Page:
When shareholders in a company enter in to business together through a corporation, they generally have certain expectations of performance by the other shareholders and an equitable contribution to the ongoing running of the corporation’s business. If the principals do not live up to providing their continued input to the operations of the company, then the common law and the Business Corporations Act do not really provide any solutions for such failures. It is one of the tasks of a Shareholders’ Operating Agreement that the parties can set out what happens when certain situations arise regarding the shareholders’ failure to live up to their obligations under the agreement, or if they face a situation where someone with a judgement against a shareholder is trying to seize the shares in satisfaction of their debt. The mechanisms put in place usually allow the defaulting shareholder an opportunity to cure the default that exists or face the consequences. The consequences that can arise usually involve the deemed making of a loan, if the default is financial, whereby the defaulting shareholder is required to pay back the deemed loan at high interest rates.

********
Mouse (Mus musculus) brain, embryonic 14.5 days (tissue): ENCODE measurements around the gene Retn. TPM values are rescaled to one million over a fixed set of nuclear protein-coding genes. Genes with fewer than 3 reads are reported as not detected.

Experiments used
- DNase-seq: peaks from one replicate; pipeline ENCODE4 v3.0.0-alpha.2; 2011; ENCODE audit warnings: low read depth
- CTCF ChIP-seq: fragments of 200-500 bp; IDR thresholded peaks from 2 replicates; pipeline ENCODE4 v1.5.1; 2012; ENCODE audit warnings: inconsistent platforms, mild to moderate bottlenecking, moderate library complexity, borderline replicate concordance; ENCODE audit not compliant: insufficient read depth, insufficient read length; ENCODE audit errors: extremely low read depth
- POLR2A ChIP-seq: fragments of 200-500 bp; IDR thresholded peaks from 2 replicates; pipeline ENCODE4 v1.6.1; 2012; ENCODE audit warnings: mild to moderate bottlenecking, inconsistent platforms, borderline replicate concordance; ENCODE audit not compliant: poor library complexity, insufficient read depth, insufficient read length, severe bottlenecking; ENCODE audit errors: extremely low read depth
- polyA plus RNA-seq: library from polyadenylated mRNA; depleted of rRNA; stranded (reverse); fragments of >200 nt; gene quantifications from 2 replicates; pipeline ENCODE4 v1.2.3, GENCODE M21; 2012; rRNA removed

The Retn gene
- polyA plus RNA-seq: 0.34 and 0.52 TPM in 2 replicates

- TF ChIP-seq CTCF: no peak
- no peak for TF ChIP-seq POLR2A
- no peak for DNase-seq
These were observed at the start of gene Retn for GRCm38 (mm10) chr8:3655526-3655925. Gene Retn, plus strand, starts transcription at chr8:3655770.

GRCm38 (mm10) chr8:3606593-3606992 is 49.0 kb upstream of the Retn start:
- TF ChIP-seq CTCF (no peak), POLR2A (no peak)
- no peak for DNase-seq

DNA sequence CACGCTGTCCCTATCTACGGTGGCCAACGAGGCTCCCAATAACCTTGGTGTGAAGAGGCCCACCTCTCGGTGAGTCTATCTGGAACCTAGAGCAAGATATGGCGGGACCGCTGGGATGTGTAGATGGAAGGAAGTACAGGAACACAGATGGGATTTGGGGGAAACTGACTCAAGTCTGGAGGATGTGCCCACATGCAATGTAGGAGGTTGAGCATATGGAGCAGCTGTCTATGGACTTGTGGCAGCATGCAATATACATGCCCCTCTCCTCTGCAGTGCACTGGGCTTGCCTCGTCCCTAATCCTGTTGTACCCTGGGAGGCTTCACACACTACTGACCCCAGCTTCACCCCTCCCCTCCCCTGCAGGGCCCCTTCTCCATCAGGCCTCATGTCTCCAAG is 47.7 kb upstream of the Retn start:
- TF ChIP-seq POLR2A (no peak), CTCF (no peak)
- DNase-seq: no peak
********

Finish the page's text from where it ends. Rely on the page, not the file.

Where the default is non-financial, it provides the other shareholders with an opportunity to force the sale of the defaulting shareholders’ interest in the company, which usually occurs at a discount.
Without these types of clauses in place, there may be no effective alternative to solving the problems associated with a delinquent shareholder.